We got our hands on this incredible renovation and reconstruction of a 1923 home in Szczecin, Poland by Loft Kolasiński and I was so excited to share it because there is noting I love more than the juxtaposition between old and new. The main goal of the project was to change the classic layout of the house which was divided into many smaller rooms. The ground floor, thanks to getting rid off most of the partition walls, has become an open space on which ther are: a kitchen, a small dining room on a built-in veranda, a living room, a dining room and an office. On the first floor there are three bedrooms and two bathrooms. According to the philosophy of Wabi-sabi, one of the main objectives of the project was to use as many natural materials as possible, walls in the whole house and ceiling joists on the first floor were covered with clay plaster, ceiling joists on the ground floor were left unprotected after being cleaned, floor boards were covered with oil after renovation, the stove on the ground floor was made of hand-made tiles, while the floor tiles in the kitchen come from 1923. An over two hundred-year-old olive tree was planted in the glazed veranda. The project is dominated by influences of Japanese and Brazilian modernism, so among the furniture used in the house we can find designs by Isamu Noguchi, Jader Almeida and unique chairs by Junzo Sakakura. In addition, the project used classic furniture, lamps and accessories from Denmark, the Czech Republic, Poland, Mexico,Italy and Germany. Furniture and accessories designed by Loft-Kolasiński are tables, coffee tables, sofa, TV dresser, library, mirrors, open work screens, beds, chaise lounge, shower cabins, curtain rods, wardrobes, bathroom and kitchen furniture. Photos: Joel Hauck
Looks like this was quite an undertaking!
I’m real estate
strolling scrolling in London again. Am I crazy? The property may be amazing but the prices are eye watering. Fancy a Georgian era townhouse with a stylish modern twist slap bang in the Soho area? Do you have a fistful of dollars? Oh well we can dream can’t we. St Anne’s Court, London W1 via The Modern House.
An elegantly understateded home for a fashion designer and her family sees a contemporary redesign that respects the historic building in Sydney’s eastern suburbs while pushing finishes and forms. Think grand and wordly layered with textures and tones. Interior design and styling by Alwill and architecture by Luigi Rosselli Architects.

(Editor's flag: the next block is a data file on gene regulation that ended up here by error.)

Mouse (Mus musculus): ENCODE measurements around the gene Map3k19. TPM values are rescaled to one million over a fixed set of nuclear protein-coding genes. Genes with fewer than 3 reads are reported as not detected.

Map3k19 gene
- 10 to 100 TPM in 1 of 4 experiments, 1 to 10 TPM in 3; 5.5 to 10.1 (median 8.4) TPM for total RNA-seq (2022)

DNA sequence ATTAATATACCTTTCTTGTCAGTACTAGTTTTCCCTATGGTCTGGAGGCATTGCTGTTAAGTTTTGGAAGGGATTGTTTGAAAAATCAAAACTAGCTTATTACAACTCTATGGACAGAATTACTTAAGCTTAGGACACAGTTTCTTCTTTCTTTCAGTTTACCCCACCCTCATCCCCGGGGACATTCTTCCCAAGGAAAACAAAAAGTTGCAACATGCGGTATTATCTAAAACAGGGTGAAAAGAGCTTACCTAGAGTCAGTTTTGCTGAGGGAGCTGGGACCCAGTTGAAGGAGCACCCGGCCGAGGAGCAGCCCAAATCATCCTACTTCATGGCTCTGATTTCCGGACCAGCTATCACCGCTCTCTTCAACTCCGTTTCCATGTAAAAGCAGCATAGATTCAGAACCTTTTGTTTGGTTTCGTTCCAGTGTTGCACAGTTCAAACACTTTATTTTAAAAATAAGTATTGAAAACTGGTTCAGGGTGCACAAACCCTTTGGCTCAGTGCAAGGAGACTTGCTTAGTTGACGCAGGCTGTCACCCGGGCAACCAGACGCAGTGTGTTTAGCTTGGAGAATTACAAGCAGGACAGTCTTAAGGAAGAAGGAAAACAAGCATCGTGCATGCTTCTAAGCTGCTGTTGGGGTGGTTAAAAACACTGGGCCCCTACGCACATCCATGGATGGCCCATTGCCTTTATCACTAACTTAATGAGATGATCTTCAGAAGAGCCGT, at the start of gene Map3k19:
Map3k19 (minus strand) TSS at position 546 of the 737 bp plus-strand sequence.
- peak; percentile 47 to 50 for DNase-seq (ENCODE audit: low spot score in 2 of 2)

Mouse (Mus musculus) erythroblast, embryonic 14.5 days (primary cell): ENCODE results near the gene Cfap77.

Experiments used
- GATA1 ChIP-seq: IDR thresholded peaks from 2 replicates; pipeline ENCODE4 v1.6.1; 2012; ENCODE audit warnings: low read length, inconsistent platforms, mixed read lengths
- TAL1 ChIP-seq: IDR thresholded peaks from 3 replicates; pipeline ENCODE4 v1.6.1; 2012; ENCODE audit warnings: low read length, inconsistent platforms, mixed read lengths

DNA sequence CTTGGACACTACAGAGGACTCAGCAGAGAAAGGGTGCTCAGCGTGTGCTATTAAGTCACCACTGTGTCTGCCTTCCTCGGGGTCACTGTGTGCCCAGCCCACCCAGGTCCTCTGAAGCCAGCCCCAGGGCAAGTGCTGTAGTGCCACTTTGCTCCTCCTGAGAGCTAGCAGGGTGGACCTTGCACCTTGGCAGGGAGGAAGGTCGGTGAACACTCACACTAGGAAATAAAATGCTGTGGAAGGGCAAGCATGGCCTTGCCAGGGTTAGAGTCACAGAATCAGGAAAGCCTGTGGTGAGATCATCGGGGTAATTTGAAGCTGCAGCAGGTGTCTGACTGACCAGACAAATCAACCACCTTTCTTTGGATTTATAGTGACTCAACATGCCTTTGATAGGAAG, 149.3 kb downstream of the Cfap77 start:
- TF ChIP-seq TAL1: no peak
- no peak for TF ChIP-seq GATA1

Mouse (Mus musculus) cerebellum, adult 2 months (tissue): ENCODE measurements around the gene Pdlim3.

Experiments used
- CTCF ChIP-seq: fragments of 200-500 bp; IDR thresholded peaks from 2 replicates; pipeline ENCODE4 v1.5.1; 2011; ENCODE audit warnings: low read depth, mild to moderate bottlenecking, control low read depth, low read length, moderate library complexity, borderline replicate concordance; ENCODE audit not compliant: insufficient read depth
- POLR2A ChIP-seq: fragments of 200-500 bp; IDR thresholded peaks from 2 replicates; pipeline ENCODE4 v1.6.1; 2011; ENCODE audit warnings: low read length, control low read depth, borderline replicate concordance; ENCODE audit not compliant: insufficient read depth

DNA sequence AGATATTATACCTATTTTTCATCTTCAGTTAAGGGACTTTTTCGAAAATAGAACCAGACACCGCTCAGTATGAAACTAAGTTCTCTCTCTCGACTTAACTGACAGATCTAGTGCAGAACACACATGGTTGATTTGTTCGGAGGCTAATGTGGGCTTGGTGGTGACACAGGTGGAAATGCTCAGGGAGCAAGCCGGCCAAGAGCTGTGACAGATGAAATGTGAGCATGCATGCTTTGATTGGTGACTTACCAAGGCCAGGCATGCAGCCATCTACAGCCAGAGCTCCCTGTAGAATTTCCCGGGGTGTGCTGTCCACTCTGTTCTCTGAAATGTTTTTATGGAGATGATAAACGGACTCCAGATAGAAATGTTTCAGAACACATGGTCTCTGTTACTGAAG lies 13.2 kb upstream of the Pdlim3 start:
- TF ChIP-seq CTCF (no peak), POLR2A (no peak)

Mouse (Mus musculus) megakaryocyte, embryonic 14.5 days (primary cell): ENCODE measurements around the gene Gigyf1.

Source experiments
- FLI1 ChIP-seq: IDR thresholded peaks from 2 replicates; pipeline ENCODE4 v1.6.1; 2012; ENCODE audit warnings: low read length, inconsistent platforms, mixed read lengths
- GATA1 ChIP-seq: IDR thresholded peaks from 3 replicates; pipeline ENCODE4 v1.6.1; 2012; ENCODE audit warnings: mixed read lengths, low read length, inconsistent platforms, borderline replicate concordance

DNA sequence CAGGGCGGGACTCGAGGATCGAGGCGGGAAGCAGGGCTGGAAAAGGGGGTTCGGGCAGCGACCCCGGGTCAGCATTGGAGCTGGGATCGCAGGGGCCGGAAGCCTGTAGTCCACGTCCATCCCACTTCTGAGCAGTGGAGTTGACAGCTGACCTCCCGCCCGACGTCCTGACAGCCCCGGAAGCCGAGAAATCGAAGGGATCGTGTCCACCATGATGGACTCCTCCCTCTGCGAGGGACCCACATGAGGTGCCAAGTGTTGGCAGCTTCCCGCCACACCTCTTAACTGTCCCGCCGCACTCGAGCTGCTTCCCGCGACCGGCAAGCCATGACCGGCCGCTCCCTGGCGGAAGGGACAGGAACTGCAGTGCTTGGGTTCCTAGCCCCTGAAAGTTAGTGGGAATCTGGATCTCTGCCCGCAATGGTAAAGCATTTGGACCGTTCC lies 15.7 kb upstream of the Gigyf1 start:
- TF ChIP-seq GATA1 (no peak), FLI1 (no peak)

Photography by Pru Ruscoe.
I just can’t get enough of Italian design firm Marcante Testa. They absolutely blow my mind with their use of colour, materials like brass, wood and marble, and their attention to detail of every square inch of their spaces. What I would give to be a fly on the wall in one of their design sessions. I mean, read this description and you’ll see what I mean. For this apartment, set within a building from the late 1960 on Corso Sempione, the Turin-based duo has applied its immediately recognizable style to reinterpret a typical bourgeois Milanese home in a highly original way. The floor in “Cipollino Tirreno” marble extends from the entrance hall to the living room, even being used on the walls and “closing” at the ceiling to frame a view of Milan that appears almost like a meditative landscape. Moving towards the dining room, this material gives way to “Verde Alpi” marble, which becomes a “carpet” on the floor for the dining table, a wallcovering, and even furniture itself in the form of a shelf on which to place objects. The floor in “Cipollino Tirreno” marble extends from the entrance hall to the living room, even being used on the walls and “closing” at the ceiling to frame a view of Milan that appears almost like a meditative landscape. Moving towards the dining room, this material gives way to “Verde Alpi” marble, which becomes a “carpet” on the floor for the dining table, a wallcovering, and even furniture itself in the form of a shelf on which to place objects. The cement tiles, the original wood floors updated with resin coatings, the colored metal structures for the doors in wire mesh glass, along with the materials used for the custom furnishings (laminate in the kitchen, the bath furnishings and the storage cabinets) reference the period in which the building was first constructed. They also “dampen” the high notes of more precious materials, such as the brass, marble, and the wallpapers and the fabrics of the wardrobe doors in the master bedroom. In this way, the interaction of materials, forms, colours and surfaces, as manipulated by the designers, is transformed and creates unexpected emotional reactions in the viewer linking the contrasting styles of everyday and sophisticated, high and low, past and contemporary.